The Most Elegant Theatre I've Seen
In the past 3 months, I have spent a lot of time blogging about, or in the past month actually volunteering at The Senator Theatre, which is the historic movie theatre down the street from me. I've written a lot about the political situation surrounding The Senator, where the Baltimore City government is attempting to force a change in management, because of a grudge certain city officials apparently hold against the current owner.
What I haven't written about much is just why this is important to me, so it's high time I write a bit about why The Senator is so unique. I just love this place. I bought my house in part because The Senator was in my neighborhood and I just fell in love with it the first time I saw it. The Senator is an incredibly beautiful art deco movie theatre, first opened in 1939. It's got a spectacular facade with neon, and a beautiful circular outer lobby. Every line in the place is all curves.
It's perfectly proportioned and has a giant screen with a moderately sized auditorium, so that every seat in the house is a great seat. I can't overemphasize the importance of this, as many historic theatres I've been in have screens that are too small for the number of seats. The sound system and technical presentation has been consistently updated, so it's the best place to see a movie I've ever encountered. In short, the underlying structure is just amazing, and makes it the most elegant theatre I've ever seen. Someone just looking at the surface might not notice this, because there's some restoration that needs to occur. You have to really look at the structure to see how perfect this place is.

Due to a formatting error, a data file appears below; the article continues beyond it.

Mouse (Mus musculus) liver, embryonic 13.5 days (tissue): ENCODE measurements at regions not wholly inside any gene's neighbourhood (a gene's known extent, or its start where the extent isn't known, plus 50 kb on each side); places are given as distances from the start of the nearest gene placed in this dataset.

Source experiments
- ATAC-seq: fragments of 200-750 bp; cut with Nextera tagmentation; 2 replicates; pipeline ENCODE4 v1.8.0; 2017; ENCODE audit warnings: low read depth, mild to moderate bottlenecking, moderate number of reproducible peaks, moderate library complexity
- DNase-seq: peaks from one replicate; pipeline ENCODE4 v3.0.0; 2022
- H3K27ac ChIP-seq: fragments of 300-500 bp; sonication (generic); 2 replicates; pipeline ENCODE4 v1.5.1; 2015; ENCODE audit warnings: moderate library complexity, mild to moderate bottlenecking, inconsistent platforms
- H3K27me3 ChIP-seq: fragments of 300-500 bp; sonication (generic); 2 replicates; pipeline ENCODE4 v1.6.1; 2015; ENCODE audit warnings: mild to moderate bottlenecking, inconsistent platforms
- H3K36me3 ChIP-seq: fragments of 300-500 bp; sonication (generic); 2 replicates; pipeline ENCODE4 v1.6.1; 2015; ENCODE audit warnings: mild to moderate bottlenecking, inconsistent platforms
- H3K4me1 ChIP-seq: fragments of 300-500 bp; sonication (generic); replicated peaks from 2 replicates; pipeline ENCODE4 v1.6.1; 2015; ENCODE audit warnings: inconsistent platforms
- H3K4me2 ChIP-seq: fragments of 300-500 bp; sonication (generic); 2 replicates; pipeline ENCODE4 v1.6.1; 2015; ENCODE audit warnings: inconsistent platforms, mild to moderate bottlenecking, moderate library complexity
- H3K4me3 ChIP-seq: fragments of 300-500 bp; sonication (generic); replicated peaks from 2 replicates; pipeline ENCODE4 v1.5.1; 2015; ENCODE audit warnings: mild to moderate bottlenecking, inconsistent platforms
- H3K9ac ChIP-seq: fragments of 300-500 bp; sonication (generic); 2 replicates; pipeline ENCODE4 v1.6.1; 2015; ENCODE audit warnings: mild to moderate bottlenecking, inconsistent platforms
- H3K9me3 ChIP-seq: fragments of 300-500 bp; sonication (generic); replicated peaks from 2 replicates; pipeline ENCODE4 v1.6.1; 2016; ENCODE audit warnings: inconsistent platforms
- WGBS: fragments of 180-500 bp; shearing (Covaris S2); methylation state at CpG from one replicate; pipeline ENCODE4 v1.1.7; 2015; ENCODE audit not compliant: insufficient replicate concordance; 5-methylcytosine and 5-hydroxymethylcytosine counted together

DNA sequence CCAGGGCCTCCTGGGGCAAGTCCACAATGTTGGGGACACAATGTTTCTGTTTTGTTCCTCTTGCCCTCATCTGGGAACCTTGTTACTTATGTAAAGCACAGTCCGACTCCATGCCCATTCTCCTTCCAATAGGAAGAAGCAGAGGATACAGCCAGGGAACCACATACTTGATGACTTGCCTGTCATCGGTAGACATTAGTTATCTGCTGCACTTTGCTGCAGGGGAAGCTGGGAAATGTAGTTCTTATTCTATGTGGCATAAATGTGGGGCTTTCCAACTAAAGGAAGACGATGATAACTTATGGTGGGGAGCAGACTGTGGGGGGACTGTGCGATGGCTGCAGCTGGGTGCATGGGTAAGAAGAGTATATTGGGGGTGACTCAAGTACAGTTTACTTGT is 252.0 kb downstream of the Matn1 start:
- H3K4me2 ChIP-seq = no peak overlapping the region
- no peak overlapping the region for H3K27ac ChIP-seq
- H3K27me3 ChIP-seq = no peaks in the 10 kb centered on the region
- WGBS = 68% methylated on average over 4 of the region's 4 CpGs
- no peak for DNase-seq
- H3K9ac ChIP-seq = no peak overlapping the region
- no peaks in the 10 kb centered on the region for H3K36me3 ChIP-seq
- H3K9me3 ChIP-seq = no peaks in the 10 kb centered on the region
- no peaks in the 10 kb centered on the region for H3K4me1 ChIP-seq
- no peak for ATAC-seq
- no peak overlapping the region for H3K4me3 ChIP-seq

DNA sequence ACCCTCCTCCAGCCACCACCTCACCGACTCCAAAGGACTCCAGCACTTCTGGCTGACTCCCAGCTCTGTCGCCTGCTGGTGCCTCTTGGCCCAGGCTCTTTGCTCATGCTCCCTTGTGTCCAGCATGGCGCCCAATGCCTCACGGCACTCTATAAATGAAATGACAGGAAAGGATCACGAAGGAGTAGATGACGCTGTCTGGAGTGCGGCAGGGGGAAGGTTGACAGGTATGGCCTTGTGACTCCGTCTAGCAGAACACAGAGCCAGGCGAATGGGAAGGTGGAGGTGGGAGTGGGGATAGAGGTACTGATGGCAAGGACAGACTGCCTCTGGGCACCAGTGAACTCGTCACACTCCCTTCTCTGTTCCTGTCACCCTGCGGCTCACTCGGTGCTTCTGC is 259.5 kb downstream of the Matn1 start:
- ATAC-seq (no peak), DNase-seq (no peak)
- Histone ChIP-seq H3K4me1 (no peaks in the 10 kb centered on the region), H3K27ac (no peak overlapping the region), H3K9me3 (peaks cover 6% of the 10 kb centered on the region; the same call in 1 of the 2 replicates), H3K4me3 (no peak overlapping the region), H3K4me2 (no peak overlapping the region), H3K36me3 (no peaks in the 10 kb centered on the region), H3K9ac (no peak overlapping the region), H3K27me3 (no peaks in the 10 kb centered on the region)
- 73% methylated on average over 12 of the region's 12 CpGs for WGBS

When I found out the theatre was having financial troubles, I eventually got in touch with the owner. I found out a lot about the reality of running a historic movie theatre, which is nearly impossible in today's economy. Then I found out that the owner and his staff have been making this heroic effort to keep the place in operation for many years, but the city of Baltimore has not only not been helping, they've been actively trying to drive him out of business, and as far as I can tell it's because they'd like to seize the property themselves and turn it over to a developer. My sense of injustice was engaged at that point, and I just can't stand by while Tom Kiefaber (the theatre owner) possibly loses his home and he and his staff lose everything they've worked for after trying so hard to keep The Senator available to future generations. There might be nothing I can do about it, which is frustrating, but at least I can provide some form of support.
I'm worried that the city government, which is trying so hard to take the place over, really doesn't get why it's special. People don't get the importance of saving The Senator unless they get that some things are about beauty and art and not just about money. It speaks to me that there's this incredible place that needs to be defended against the destructive, greedy focus on money for money's sake that's so prevalent.
Well, anyway, I always wanted to work in a movie theatre, so now I'm volunteering there. There are worse things in life than hanging out and eating popcorn, selling tickets and memorabilia, and watching movies. I just hope we can save this beautiful place, because it needs to exist simply because it's one of the good things in life.